Historian Jeremy Tuggle’s Family Legacy in Shasta County
● By Richard DuPertuis
Story and Photos by Richard DuPertuis
Hard at work, a Shasta Historical Society staff member searches quickly through the years. He pulls out a drawer containing letters from Shasta County’s long ago. He forages through its contents with hands gloved to protect delicate, hand-written historical documents. And during this research, historian Jeremy Tuggle is mindful he is searching through his own history.
“I’m working on an article on early express companies,” he explains as he turns to a microfilm reader, its screen showing a page from the Shasta Courier (1852-1872). The article will publish as one of his weekly blog entries for the Redding Record Searchlight. The page he has up is from 1854. He snaps a picture of it with his phone.
At this moment, Tuggle is aiming a 21st century digital device at a 20th century film reader to capture details of a story written in the 19th century. At this moment, he looks back to the early days of Shasta County, back to the time his great-great-great-great-great grandfather hauled goods with horse and carriage back and forth between Sacramento and the town now known as Old Shasta.
His family has populated the region ever since. And it’s a big family, with local roots sunk in eight generations deep. “I come from 11 Shasta County pioneer families recognized by the Shasta Historical Society,” Tuggle announces proudly. All of these ancestors arrived in the Shasta County area in the mid- to late 1800s.
The first was Walter William Scott, who came from the east coast in search of gold in the Sacramento area, but found little. He was hired by Callaghan Block, and hauled food and mining supplies to Shasta in 1849, about the time of the birth of Shasta County. Scott purchased land on North Cow Creek, near Bella Vista, but Tuggle says, “He and his wife, Elizabeth, always considered the Sacramento area their home.”
Meanwhile, Joseph Gray, finished with his service in the Mexican War, headed north. “Family lore says he walked from Mexico City to San Gabriel,” says Tuggle. From there, his great-great-great-great grandfather drifted further upstate, arriving in the Sacramento region in 1849. He settled in Yolo County, where he met Scott’s daughter, Annie. They married in 1872, the year a railroad town site in Shasta County was named Redding.
Eventually, the Grays left Yolo and moved in with Scott at the homestead on Cow Creek. They raised 12 children, and the family grew quickly from there. Six generations later, Tuggle says, “Our family is so big, we lose track of who’s who in the family. I’m related to half of Shasta County, pretty much.”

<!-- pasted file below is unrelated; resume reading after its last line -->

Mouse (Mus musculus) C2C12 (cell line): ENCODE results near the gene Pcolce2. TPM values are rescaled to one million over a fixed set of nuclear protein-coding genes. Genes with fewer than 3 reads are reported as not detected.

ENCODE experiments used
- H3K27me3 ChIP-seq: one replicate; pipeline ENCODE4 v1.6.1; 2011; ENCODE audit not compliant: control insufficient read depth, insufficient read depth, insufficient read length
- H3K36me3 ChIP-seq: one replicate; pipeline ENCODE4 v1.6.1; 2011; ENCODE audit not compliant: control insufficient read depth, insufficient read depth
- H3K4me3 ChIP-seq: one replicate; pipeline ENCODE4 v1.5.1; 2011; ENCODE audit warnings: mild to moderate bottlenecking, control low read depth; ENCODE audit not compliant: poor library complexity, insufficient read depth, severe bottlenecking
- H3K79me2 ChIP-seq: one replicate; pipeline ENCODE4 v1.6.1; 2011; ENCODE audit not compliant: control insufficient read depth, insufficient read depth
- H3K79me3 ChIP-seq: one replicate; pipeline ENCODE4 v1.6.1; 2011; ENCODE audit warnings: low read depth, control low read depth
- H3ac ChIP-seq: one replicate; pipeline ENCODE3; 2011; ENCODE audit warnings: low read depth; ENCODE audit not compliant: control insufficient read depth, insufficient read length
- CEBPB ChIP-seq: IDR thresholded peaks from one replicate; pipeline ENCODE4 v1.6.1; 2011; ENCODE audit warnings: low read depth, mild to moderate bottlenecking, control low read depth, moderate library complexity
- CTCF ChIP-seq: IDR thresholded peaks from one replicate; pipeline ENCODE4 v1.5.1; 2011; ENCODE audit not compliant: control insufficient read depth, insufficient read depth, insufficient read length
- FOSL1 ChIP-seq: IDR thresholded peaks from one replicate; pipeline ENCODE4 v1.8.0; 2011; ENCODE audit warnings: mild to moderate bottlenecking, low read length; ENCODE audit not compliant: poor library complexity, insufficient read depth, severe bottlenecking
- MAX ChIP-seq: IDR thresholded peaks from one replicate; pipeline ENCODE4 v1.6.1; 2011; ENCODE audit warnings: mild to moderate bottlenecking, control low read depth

To track what family he could, Tuggle wrote two books that simultaneously explore histories of his ancestry and of Shasta County, “Rooted in Shasta County” and “A Journey Through Time, Ono and the Bald Hills.” In the latter, Tuggle adds a new story to the tales told to explain the origin of the name of the town Ono.
The town was called Eagle Creek, but when the townsfolk wanted a post office, they found that name was already taken. Unable to decide on a new name among themselves, they took the matter to the town’s Baptist minister, Tuggle’s 1883 ancestor William Samuel Kidder.
“He was one of the most respected citizens,” Tuggle notes from his book. “He went to the Bible, Nehemiah 6:2, Come, let us meet together in some one of the villages in the plain of Ono. And they accepted it. My great-great-great grandfather named the town.”
Tuggle can find his ancestral names Kidder, Meyer and Tuggle labeling land plotted on an 1864 map of Shasta County. He can visit a vacant lot in Old Shasta where once stood the Callaghan Block building, the one his great-great-great-great-great grandfather Scott delivered to in the town’s gold mining heyday.
Today, Tuggle lives next door to the Kidder-Tuggle house, a Redding historical landmark, with wife of 10 years, Leah, and his great-grandmother, Doris Doll Davis. “My mother was Annie Erva Meyer,” says 95-year-old Davis, referring to a portrait hanging above her. Completing the chain, Tuggle says Meyer was the daughter of Grace, the 12th child from the Gray family of North Cow Creek.
Tuggle says that all generations of this line were born in Redding, from Annie to Doris to grandmother Nancy (deceased) to his mother Cindy to himself. Finally, there’s a new branch on the family tree, a ninth Shasta generation, represented in this household by son Carson Kidder Tuggle.
Carson, age 7, doesn’t seem that excited by his many and deep roots in his homeland, but he does have an idea where he wants to take the family next. “I want to be a teacher,” he says. “I want to teach science and math.”
It’s easy to imagine this boy picking up an interest in history.